CPB broke format in May 2001, giving its top radio honor, the Edward R. Murrow Award, to one of its own employees, Rick Madden, its v.p., radio. Madden delivered this acceptance speech during the opening session of the Public Radio Conference in Seattle on May 17, 2001. I first walked into noncommercial radio at the University of Notre Dame as a freshman and never walked out. That was in 1963, four years before the Carnegie Commission labeled us public radio. My radio passions ran contrary to my father’s notions of what my interests should be.
More than three years after promising digital channels to broadcasters, the FCC held a hearing Oct. 16, 2000, about what the broadcasters should do in exchange for the spectrum. Most of the testimony was about possible FCC rules requiring political and children’s programming, but former FCC general counsel Henry Geller suggested, as he and others have said before, that the public interest would be served more effectively by assessing spectrum fees and paying pubcasters to do the public-interest programming. This article was adapted from Geller’s statement. The broadcast regulatory scheme, adopted in 1927 and continued to the present time in the 1996 amendments to the Communications Act, is one of short-term licensing, with the licensee committed to serving the public interest — of being a public trustee or fiduciary for its service area.
Public broadcasters are ramping up efforts to secure support of their position in the Senate after the House of Representatives overwhelmingly approved legislation that could force the FCC to permit religious broadcasters to use reserved noncommercial educational channels without determining whether they carry educational programs or not. The Noncommercial Broadcasting Freedom of Expression Act, H.R. 4201, passed the House 264-159 on June 20, with six Republicans and 153 Democrats opposed. The legislation, sponsored by Rep. Charles W. “Chip” Pickering (R-Miss.) but largely rewritten by House telecom subcommittee Chair Billy Tauzin (R-La.), gives nonprofit organizations the right to hold noncommercial educational (NCE) radio or television licenses if the station broadcasts material the organization itself deems to serve an “educational, instructional, cultural or religious purpose.” The bill notes that religious programming “contributes to serving the educational and cultural needs of the public,” and dictates that the FCC treat it the same way it treats educational programming. Before the legislation’s passage, the House rejected an alternative offered by Rep. Edward Markey (D-Mass.) that would have mandated the reserved channels be primarily educational.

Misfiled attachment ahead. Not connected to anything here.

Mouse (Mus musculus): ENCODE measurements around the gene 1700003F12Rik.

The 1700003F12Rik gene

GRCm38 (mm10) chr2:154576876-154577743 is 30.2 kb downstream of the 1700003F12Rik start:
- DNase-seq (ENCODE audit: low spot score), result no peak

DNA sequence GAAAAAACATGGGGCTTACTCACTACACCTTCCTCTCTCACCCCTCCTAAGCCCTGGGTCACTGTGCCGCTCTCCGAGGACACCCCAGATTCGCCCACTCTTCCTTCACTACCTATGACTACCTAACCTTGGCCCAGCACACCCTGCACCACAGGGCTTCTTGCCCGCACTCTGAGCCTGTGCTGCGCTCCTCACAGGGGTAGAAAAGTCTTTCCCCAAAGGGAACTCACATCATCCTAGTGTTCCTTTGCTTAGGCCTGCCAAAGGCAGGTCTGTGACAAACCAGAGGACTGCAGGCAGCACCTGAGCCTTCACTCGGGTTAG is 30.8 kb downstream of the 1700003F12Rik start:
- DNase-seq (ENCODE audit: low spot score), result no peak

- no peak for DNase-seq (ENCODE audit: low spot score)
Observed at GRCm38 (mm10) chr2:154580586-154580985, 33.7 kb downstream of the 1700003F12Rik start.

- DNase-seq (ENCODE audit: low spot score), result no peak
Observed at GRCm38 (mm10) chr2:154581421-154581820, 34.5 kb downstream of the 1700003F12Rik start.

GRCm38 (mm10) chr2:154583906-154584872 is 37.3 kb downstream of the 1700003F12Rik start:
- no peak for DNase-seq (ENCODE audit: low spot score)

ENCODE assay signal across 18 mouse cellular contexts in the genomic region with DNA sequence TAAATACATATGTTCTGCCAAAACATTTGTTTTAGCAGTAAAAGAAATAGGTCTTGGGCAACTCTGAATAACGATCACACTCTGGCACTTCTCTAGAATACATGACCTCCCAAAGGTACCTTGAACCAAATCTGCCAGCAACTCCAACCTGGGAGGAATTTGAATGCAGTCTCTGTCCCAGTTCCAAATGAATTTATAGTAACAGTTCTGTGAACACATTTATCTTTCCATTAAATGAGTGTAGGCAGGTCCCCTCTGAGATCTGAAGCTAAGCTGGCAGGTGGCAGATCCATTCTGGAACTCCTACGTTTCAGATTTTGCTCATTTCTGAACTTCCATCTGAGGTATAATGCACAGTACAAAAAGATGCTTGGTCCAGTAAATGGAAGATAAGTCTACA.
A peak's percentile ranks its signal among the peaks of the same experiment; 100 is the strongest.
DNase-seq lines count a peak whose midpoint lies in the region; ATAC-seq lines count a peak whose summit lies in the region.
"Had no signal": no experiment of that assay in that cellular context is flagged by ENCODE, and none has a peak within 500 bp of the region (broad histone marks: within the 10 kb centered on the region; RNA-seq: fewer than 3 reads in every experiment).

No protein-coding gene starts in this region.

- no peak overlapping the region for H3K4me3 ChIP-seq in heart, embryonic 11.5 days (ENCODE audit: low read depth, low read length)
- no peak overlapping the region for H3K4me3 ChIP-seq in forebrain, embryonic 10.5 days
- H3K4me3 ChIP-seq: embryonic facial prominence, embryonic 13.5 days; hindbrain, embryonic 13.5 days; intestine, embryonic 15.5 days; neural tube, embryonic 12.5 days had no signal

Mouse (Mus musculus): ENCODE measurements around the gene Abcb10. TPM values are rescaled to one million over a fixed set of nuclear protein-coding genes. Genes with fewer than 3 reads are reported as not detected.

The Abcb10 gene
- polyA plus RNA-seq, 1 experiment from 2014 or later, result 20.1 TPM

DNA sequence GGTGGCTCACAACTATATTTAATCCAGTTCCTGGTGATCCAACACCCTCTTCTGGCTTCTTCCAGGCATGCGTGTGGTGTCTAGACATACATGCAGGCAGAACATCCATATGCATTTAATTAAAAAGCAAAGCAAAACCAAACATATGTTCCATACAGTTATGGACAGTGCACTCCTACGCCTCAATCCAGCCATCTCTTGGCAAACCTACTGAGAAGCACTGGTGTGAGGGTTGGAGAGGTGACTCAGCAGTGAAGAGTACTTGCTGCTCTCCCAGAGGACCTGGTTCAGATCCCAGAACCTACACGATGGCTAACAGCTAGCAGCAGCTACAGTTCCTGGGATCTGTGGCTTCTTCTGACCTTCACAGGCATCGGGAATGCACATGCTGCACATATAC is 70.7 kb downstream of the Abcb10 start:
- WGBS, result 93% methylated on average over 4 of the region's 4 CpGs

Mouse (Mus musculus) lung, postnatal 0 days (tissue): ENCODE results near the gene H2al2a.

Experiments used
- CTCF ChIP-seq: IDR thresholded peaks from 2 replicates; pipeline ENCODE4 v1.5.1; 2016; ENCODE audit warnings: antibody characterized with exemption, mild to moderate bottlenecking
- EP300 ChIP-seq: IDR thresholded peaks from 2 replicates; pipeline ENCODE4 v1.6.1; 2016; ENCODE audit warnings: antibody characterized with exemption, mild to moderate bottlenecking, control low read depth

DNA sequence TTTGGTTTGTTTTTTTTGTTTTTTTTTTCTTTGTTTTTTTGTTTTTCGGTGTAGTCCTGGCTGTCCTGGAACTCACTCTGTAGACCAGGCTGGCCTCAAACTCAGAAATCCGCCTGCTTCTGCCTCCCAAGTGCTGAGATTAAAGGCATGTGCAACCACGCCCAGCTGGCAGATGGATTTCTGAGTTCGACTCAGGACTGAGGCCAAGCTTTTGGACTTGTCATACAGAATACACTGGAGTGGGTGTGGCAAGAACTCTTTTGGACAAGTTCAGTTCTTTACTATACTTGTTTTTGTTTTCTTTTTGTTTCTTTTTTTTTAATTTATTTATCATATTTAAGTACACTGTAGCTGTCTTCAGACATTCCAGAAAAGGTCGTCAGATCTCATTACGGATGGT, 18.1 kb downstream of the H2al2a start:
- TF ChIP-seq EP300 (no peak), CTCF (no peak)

With the search for Ervin Duggan’s successor now underway, public broadcasting has an opportunity to reflect on how the next PBS president should deal with the many controversial issues facing the system — 30-second spots, leasing of the digital spectrum, and delivery of PBS programs on DBS, to name a few.Amidst these raging debates, we should not lose sight of our commitment to diversity and multiculturalism. How will we provide a narrative space for different ethnic and racial groups to express their hopes and fears, their struggles and triumphs, their successes and failures? How will we allow various ethnic minorities to speak in what one commentator calls the “voice of color.” (1) In short, how will we allow the diversity of perspectives to be aired, the marginalized voices to be heard, and the American stories to be told?Attempts to bring perspectives that are considered “outside the mainstream” have sometimes engendered a lot of controversy, both within and outside the system. In some cases, public broadcasting has been subject to threats to reduce or even eliminate its governmental funding. In the face of these political and funding pressures, should we shy away from programs that contain unconventional or unpopular views, such as the personal struggles of a black homosexual man?